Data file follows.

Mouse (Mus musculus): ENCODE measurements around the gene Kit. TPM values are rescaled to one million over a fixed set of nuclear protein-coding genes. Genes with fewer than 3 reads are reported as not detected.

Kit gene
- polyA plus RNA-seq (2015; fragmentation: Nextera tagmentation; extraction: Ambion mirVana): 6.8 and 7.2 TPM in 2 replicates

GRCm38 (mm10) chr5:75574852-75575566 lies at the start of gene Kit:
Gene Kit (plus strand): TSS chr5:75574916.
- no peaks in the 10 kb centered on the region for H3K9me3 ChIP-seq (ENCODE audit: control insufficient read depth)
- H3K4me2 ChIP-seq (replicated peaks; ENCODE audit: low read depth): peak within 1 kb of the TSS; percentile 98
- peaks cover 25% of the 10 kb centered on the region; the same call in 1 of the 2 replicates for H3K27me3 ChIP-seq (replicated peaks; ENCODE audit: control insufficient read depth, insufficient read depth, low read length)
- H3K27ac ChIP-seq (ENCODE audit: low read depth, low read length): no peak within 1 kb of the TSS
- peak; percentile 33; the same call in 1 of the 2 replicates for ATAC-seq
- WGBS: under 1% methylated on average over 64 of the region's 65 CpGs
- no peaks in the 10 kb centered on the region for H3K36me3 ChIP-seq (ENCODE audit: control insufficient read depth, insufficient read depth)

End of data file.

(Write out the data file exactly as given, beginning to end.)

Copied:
Mouse (Mus musculus): ENCODE measurements around the gene Kit. TPM values are rescaled to one million over a fixed set of nuclear protein-coding genes. Genes with fewer than 3 reads are reported as not detected.

Kit gene
- polyA plus RNA-seq (2015; fragmentation: Nextera tagmentation; extraction: Ambion mirVana): 6.8 and 7.2 TPM in 2 replicates

GRCm38 (mm10) chr5:75574852-75575566 lies at the start of gene Kit:
Gene Kit (plus strand): TSS chr5:75574916.
- no peaks in the 10 kb centered on the region for H3K9me3 ChIP-seq (ENCODE audit: control insufficient read depth)
- H3K4me2 ChIP-seq (replicated peaks; ENCODE audit: low read depth): peak within 1 kb of the TSS; percentile 98
- peaks cover 25% of the 10 kb centered on the region; the same call in 1 of the 2 replicates for H3K27me3 ChIP-seq (replicated peaks; ENCODE audit: control insufficient read depth, insufficient read depth, low read length)
- H3K27ac ChIP-seq (ENCODE audit: low read depth, low read length): no peak within 1 kb of the TSS
- peak; percentile 33; the same call in 1 of the 2 replicates for ATAC-seq
- WGBS: under 1% methylated on average over 64 of the region's 65 CpGs
- no peaks in the 10 kb centered on the region for H3K36me3 ChIP-seq (ENCODE audit: control insufficient read depth, insufficient read depth)